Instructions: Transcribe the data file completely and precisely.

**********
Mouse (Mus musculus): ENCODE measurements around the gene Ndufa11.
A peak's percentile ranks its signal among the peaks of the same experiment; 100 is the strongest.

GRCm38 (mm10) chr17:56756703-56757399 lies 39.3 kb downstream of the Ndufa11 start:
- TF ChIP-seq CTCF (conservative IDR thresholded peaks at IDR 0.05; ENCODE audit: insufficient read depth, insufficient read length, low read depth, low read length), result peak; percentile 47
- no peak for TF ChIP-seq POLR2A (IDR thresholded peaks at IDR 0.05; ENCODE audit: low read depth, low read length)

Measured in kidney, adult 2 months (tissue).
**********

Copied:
Mouse (Mus musculus): ENCODE measurements around the gene Ndufa11.
A peak's percentile ranks its signal among the peaks of the same experiment; 100 is the strongest.

GRCm38 (mm10) chr17:56756703-56757399 lies 39.3 kb downstream of the Ndufa11 start:
- TF ChIP-seq CTCF (conservative IDR thresholded peaks at IDR 0.05; ENCODE audit: insufficient read depth, insufficient read length, low read depth, low read length), result peak; percentile 47
- no peak for TF ChIP-seq POLR2A (IDR thresholded peaks at IDR 0.05; ENCODE audit: low read depth, low read length)

Measured in kidney, adult 2 months (tissue).